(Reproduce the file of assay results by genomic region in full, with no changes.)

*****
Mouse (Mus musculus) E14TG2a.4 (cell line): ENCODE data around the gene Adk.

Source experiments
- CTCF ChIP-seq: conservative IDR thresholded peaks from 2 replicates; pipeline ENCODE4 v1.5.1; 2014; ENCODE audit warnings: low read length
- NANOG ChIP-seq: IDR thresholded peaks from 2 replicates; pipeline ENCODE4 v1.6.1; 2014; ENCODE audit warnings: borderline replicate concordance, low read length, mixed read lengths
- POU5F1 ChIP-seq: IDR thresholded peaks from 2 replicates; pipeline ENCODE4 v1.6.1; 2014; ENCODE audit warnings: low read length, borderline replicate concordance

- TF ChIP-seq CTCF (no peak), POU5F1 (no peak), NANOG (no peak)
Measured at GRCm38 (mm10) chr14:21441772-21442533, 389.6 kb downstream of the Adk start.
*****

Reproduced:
Mouse (Mus musculus) E14TG2a.4 (cell line): ENCODE data around the gene Adk.

Source experiments
- CTCF ChIP-seq: conservative IDR thresholded peaks from 2 replicates; pipeline ENCODE4 v1.5.1; 2014; ENCODE audit warnings: low read length
- NANOG ChIP-seq: IDR thresholded peaks from 2 replicates; pipeline ENCODE4 v1.6.1; 2014; ENCODE audit warnings: borderline replicate concordance, low read length, mixed read lengths
- POU5F1 ChIP-seq: IDR thresholded peaks from 2 replicates; pipeline ENCODE4 v1.6.1; 2014; ENCODE audit warnings: low read length, borderline replicate concordance

- TF ChIP-seq CTCF (no peak), POU5F1 (no peak), NANOG (no peak)
Measured at GRCm38 (mm10) chr14:21441772-21442533, 389.6 kb downstream of the Adk start.